From 1976 through 1977, experiments were conducted at Mesa, Arizona to compare the growth and forage production from 16 barley (Hordeum vulgare L.) genotypes when grown with dried sewage sludge and inorganic fertilizers from commercial sources. In December of each year, at planting time, three fertilizer treatments were applied: (1) recommended rates of nitrogen (N), phosphorus (P), and potassium (K) for barley in Arizona (160 kg /ha N from urea, 81 kg /ha P from treble super-phosphate, and no K was recommended), (2) 10 metric t/ha of sewage sludge from the Phoenix, Arizona Sewage Treatment Plant consisting of 16 kg /t N, 31 kg /t P₂O₅, and 3.6 kg /t K₂O, and (3) inorganic fertilizers to provide N, P, and K in amounts equal to those applied in the sewage sludge (160 kg /ha N from urea, 310 kg /ha P₂O₅ from treble super -phosphate, and 36 kg /ha K₂O from potassium sulfate). Barley genotypes evaluated for vegetative growth and forage production responded similarly, when fertilized with dried sewage sludge and inorganic fertilizers from commercial sources. Fertilizer -genotype interactions did not follow a uniform pattern. Significant differences were observed between genotypes, within fertilizer treatments, for number of days from planting to flowering, plant height, lodging, number of stems per unit area, and hay yield. Dried sewage sludge may be used as a fertilizer source in the commercial production of forage from barley in the same manner that commercial fertilizers are used. To investigate the maximum fertilizer response potential of specific barely genotypes for the efficient use of sewage sludge in commercial barley forage production, additional research involving barley breeding and the use of additional rates of sludge application are necessary.
  • Habitat Relationships of Some Native Perennial Grasses in Southeastern Arizona

    Bock, Jane H.; Bock, Carl E.; University of Colorado, Boulder (University of Arizona (Tucson, AZ), 1986)
    Successful management and restoration of any ecosystem requires knowledge of the habitat requirements of its component species, as manifested under natural or near - natural conditions. We measured abundances of common grasses in relation to environmental variables on an undisturbed grassland and oak savannah preserve in southeastern Arizona. Major environmental gradients separating species were 1) slope angle and associated soil differences, 2) distance above wash bottoms or floodplains, and 3) slope compass orientation and amount of oak canopy. Blue Grama (Bouteloua gracilis) was the most widespread and abundant species overall, but it reached highest densities on level lowlands, where it was dominant along with Sacaton (Sporobolus wrightii) and Vine Mesquite (Panicum obtusum). Sideoats Grama (B. curtipendula) was the most abundant species on steep slopes above floodplains and washes, regardless of tree canopy or slope compass orientation. Level to gently rolling uplands were dominated by Blue Grama, Plains Lovegrass (Eragrostis intermedia ), and Wolftail (Lycurus phleoides). Plains Lovegrass in particular seems to be increasing on the study area compared to adjacent grazed sites. Steep and rocky uplands were dominated by Threeawns (Aristida spp.), Curly Mesquite (Hilaria belangeri ), and Sprucetop Grama (B. chondrosioides). These species generally are characteristic of poor sites, and they were more common on grazed lands than on our study area.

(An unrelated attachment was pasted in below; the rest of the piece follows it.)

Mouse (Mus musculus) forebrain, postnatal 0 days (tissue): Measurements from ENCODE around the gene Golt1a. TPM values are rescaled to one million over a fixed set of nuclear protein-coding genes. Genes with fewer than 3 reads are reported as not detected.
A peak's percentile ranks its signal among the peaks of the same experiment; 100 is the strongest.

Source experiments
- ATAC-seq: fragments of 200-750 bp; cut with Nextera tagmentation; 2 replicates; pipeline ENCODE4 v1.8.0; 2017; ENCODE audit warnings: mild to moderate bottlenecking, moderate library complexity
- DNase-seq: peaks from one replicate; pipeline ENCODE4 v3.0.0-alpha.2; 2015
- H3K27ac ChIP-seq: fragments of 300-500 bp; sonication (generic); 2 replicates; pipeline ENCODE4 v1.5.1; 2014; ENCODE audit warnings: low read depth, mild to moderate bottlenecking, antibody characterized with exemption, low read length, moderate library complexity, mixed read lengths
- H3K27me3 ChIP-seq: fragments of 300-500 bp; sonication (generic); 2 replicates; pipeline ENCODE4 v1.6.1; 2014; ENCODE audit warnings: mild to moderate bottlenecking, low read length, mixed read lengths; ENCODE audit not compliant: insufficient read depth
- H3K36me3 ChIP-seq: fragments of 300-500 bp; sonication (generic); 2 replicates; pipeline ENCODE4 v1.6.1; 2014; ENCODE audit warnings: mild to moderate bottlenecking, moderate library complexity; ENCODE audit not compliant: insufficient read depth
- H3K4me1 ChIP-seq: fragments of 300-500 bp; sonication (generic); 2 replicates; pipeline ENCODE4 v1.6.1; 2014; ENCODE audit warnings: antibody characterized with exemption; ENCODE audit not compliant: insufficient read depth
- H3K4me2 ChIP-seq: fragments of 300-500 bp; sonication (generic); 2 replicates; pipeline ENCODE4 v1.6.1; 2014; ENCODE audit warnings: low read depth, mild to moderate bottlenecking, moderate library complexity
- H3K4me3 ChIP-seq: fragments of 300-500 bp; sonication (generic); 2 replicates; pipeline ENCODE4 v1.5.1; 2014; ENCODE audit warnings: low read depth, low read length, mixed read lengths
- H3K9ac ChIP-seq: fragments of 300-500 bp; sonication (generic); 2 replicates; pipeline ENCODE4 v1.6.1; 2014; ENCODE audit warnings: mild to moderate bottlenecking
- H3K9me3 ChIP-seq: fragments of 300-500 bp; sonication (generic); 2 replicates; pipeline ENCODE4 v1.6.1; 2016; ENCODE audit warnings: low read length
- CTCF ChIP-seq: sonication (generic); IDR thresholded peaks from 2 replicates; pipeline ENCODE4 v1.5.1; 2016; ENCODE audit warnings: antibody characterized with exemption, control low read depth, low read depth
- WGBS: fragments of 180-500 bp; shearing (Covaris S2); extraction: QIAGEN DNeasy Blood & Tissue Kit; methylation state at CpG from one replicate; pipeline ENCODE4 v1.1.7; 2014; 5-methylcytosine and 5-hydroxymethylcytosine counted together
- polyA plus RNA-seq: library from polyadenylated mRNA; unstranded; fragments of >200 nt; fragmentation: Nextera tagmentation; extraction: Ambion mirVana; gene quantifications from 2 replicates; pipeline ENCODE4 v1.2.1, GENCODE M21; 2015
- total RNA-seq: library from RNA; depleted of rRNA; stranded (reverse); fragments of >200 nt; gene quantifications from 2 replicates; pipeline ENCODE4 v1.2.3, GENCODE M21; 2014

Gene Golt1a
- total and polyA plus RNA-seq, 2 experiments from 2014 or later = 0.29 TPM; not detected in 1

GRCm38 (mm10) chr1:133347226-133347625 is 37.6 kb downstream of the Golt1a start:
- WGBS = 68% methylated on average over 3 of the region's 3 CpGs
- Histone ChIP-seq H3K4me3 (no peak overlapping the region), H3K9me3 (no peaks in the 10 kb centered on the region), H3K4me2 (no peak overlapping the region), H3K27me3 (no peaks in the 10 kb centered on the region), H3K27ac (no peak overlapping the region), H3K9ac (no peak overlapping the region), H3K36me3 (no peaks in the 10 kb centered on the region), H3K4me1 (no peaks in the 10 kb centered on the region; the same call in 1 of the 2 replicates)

• Desert Plants, Volume 8, Number 1 (1986)

    Unknown author (University of Arizona (Tucson, AZ), 1986)
  • The Appleton-Whittell Research Ranch Sanctuary of the National Audubon Society

    Bock, Jane H.; Bock, Carl E.; Appleton-Whittell Research Ranch Sanctuary (University of Arizona (Tucson, AZ), 1986)
  • A Career of Her Own: Edith Shreve at the Desert Laboratory

    Bowers, Janice E. (University of Arizona (Tucson, AZ), 1986)
  • Moth Pollinated Ipomoea longifolia (Convolvulaceae)

    Austin, Daniel F.; Florida Atlantic University (University of Arizona (Tucson, AZ), 1986)
  • Arizona: The Land and the People

    Unknown author (University of Arizona (Tucson, AZ), 1986)